My photography has appeared in American Theatre, The Santa Fe International Folk Art Museum (“Flamenco: From Spain to New Mexico”), The Progressive, The Brooklyn Rail, East Bay Express, Earth Island Journal, Third World Resurgence, and Ger (Denmark). Below are samples of my walkabout work shot with compact RAW format-capable cameras.
Dujiangyan is a system of irrigation channels largely responsible for the renowned fertility of the Chengdu basin, in southwestern China. This elaborate engineering wonder, built about 2300 years ago, and still in use today, is what makes Sichuan province the most productive agricultural area in China. Most contemporary dams use a big wall to block water, adversely impacting the natural flow of fish and other marine life, but the ancient Dujiangyan irrigation works lets water and fish continue to flow.
I have no idea how old the statue above is (2300 years?), but the colossal millipede nestled in this gargoyle’s ear looks old and big enough to be from an entirely different geologic era.
Dujiangyan is also home to another old and elaborate example of Chinese engineering: the Dujiangyan Detention Facility, one of many outposts in the sprawling Chinese police state. Literally countless dissidents, political activists and otherwise problematically outspoken people have been detained, tortured and interrogated at these facilities.
A lot of even modestly well-informed Westerners don’t know about the full scope of China’s police state, it’s laogai prisons or its contemporary forced labor practices. One reason for this ignorance is simply that the Chinese government works very hard to control news and information about its internal security apparatus, but another reason surely has to do with just the sheer size of the apparatus.
“I am largely worried about wingless chickens. I feel this is the time for me to fulfill myself by stepping in and saving the chicken but I don’t know how exactly since I am not bold. I only know I believe in the complete chicken. You think about the complete chicken for a while.”
I’d asked if I could come and see the chicken harvest. It was a sunny day in the San Juan Islands, and my acquaintance with two farmers had presented an opportunity to see a free-range, all organic culling, or harvest.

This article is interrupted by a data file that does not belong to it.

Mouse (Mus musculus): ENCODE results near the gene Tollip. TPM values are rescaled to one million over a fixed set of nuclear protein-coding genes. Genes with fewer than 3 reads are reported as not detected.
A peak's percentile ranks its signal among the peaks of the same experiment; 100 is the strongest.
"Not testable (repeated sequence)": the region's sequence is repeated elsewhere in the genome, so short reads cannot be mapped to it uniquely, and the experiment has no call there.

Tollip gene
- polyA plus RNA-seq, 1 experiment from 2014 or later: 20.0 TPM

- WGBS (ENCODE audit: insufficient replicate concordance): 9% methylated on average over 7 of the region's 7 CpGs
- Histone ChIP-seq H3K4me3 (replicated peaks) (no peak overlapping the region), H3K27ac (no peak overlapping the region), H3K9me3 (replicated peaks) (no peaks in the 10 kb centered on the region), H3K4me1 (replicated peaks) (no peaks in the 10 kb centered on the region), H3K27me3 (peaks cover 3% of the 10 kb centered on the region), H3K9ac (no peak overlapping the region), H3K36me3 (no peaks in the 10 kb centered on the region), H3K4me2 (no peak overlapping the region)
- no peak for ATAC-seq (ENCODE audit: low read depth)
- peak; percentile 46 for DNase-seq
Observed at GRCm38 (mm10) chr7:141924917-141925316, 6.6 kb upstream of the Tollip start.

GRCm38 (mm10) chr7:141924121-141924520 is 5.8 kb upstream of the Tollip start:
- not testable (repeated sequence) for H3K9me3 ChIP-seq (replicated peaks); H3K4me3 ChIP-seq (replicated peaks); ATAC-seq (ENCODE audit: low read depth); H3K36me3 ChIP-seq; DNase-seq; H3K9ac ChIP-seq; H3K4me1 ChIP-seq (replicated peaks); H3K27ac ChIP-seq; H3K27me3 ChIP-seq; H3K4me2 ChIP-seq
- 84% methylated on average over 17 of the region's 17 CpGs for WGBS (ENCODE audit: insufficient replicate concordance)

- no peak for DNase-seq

“Do you think they have any idea that today’s different from other days?” I asked one of the farmers as he beckoned the chickens.
He paused handsomely in his well-worn green t-shirt with a large peace sign on the chest and scratched an unruly sun-bleached beard.
“Nah. They have a simple life, and they’ve never known anything but this, so why would they?”
This type of chicken has been bred for early harvest, as well as for an easygoing temperament and generally pleasant appearance. They did not get too excited in the truck, nor did they put up much resistance before being placed headfirst into tapered metal bleeding cones, where their vivid yellow feet and bright red combs twitched as they bled out.
Warning: graphic material follows the jump.
New Mexico is a land of adobe, sun-bleached extremes, willful eccentricity, and Indians.Great beauty, ostentatious Anglo and Latino wealth and lush high-altitude forests commingle with ill-managed radiation testing and disposal sites, extreme poverty and bone-dry deserts that were once ocean floor. Above it all, the bluest of skies erupt daily into fiery sunset symphonies.
Car ownership is on the rise, but bicycle culture in Chengdu, and China generally, remains amazing. Many, perhaps most, main roads have dedicated bike lanes, and it’s really common to see things like a hard-working (and exhausted) trash recycler carting Seussian-levels of stuff around on pedal-powered vehicles (above), or a lone cyclist pedaling calmly through a terrifyingly busy intersection (left).
Mr. C., a thin man with a sweet face, had arranged through a friend for us to make a weekend visit to a Chengdu suburb for a tour of a pigeon racing club and one racer’s private coop.
“How many pigeons did you release?” I asked.
“Ten,” he said mournfully. As we piled out of the sedan into a courtyard, he ran ahead.
Not far from West Hollywood, in one back corner of Griffith Park, are the bizarre ruins of the old Los Angeles Zoo (1912-1965), where animal-scale catacombs covered in graffiti and rusted cage bars with vines creeping between any narrow gap give way to picnic tables and family memories.
If you head north along the Los Angeles coastline, you can find a once posh neighborhood that slid into the sea back in the 1930s… After the cranes, and at the end of Fermin Park, is a tall fenced gate and barricade. Past the fence, the road continues to an abrupt end, and well below that is the so-called sunken city of Los Angeles.
I couldn’t decide which idea held more magic for me: that this was a giant fortification full of monks and nuns who, not fearing death, were more than a match for any earthly army or floodtide of settlers or an immense palace full of exquisitely beautiful people of belief, happily lashing their souls to some great transcendent hum.
The massive scale of grass floodplains and thin riverine forests here in northeastern Mongolia make them more suited to horseback riding than to walking, but I was a happy speck moving slowly through dung-maculated valleys full of the bleached skulls, spines and other stray bone bits of departed animals… I walked for hours, sometimes joined by wary-then-playful dogs, passing alongside grazing horses, cattle, and several vomits of dandelion-munching yak.
All photos copyright 2012 (c) Brian Awehali